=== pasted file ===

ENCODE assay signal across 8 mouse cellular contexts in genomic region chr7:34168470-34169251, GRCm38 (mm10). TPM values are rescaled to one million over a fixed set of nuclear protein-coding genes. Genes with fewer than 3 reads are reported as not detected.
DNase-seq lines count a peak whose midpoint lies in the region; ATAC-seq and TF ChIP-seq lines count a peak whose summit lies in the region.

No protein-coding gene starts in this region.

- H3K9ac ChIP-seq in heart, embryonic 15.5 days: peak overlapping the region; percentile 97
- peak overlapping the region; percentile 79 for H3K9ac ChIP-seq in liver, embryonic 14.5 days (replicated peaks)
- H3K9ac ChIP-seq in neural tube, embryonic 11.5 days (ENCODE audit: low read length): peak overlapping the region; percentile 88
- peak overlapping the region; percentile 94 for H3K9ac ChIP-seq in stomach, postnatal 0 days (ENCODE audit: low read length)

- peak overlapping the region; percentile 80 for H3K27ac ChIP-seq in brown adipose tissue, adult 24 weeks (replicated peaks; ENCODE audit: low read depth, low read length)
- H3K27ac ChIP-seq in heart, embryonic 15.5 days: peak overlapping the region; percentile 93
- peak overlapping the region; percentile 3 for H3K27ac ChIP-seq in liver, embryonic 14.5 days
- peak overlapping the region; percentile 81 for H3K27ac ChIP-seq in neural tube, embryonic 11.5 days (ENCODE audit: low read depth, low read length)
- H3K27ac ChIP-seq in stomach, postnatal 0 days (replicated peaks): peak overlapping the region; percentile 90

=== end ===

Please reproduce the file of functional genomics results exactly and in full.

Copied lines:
ENCODE assay signal across 8 mouse cellular contexts in genomic region chr7:34168470-34169251, GRCm38 (mm10). TPM values are rescaled to one million over a fixed set of nuclear protein-coding genes. Genes with fewer than 3 reads are reported as not detected.
DNase-seq lines count a peak whose midpoint lies in the region; ATAC-seq and TF ChIP-seq lines count a peak whose summit lies in the region.

No protein-coding gene starts in this region.

- H3K9ac ChIP-seq in heart, embryonic 15.5 days: peak overlapping the region; percentile 97
- peak overlapping the region; percentile 79 for H3K9ac ChIP-seq in liver, embryonic 14.5 days (replicated peaks)
- H3K9ac ChIP-seq in neural tube, embryonic 11.5 days (ENCODE audit: low read length): peak overlapping the region; percentile 88
- peak overlapping the region; percentile 94 for H3K9ac ChIP-seq in stomach, postnatal 0 days (ENCODE audit: low read length)

- peak overlapping the region; percentile 80 for H3K27ac ChIP-seq in brown adipose tissue, adult 24 weeks (replicated peaks; ENCODE audit: low read depth, low read length)
- H3K27ac ChIP-seq in heart, embryonic 15.5 days: peak overlapping the region; percentile 93
- peak overlapping the region; percentile 3 for H3K27ac ChIP-seq in liver, embryonic 14.5 days
- peak overlapping the region; percentile 81 for H3K27ac ChIP-seq in neural tube, embryonic 11.5 days (ENCODE audit: low read depth, low read length)
- H3K27ac ChIP-seq in stomach, postnatal 0 days (replicated peaks): peak overlapping the region; percentile 90